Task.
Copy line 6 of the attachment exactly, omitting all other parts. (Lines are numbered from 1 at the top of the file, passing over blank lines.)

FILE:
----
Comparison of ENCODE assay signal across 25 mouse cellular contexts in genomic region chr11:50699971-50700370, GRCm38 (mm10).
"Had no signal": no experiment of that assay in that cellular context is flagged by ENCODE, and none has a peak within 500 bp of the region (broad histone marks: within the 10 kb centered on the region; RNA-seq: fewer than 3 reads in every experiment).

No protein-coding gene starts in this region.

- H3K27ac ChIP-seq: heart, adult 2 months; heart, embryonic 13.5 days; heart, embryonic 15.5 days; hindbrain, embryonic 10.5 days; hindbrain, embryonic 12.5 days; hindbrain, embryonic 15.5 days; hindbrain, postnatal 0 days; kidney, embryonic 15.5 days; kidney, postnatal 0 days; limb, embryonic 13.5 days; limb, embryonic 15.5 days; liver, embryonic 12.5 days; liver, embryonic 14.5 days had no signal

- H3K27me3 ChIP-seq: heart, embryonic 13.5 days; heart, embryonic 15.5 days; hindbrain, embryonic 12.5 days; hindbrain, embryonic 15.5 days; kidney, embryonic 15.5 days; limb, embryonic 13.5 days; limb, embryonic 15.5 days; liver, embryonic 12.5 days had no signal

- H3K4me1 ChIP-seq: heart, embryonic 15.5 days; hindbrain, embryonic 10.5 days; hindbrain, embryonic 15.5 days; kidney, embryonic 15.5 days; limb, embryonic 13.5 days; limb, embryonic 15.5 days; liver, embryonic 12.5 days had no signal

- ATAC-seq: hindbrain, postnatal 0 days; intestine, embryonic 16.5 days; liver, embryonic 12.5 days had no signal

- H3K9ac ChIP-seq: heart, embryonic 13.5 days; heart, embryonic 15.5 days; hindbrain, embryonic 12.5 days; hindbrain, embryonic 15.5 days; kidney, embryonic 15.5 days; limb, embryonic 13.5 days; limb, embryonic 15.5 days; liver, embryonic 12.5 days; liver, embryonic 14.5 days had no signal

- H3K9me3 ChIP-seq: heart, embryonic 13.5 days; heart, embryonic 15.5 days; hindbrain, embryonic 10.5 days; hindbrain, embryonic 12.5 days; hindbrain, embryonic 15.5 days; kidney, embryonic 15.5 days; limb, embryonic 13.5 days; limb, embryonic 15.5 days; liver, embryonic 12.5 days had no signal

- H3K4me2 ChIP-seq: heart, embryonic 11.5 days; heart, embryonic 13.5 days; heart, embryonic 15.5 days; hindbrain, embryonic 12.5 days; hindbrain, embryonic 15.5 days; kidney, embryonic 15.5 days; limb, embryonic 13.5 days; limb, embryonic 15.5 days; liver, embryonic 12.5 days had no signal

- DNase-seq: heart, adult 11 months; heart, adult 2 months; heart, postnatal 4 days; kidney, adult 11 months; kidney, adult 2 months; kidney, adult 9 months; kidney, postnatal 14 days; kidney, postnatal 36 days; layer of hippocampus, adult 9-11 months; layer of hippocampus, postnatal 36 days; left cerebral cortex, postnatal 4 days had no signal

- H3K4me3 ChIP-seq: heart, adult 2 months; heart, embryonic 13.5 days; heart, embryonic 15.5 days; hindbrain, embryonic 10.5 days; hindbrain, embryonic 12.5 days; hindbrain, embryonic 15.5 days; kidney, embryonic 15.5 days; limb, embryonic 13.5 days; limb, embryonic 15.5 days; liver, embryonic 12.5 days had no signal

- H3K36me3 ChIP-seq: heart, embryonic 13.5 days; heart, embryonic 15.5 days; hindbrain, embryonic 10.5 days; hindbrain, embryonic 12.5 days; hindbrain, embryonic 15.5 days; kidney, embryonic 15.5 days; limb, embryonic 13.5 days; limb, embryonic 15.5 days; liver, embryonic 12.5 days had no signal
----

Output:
- H3K4me1 ChIP-seq: heart, embryonic 15.5 days; hindbrain, embryonic 10.5 days; hindbrain, embryonic 15.5 days; kidney, embryonic 15.5 days; limb, embryonic 13.5 days; limb, embryonic 15.5 days; liver, embryonic 12.5 days had no signal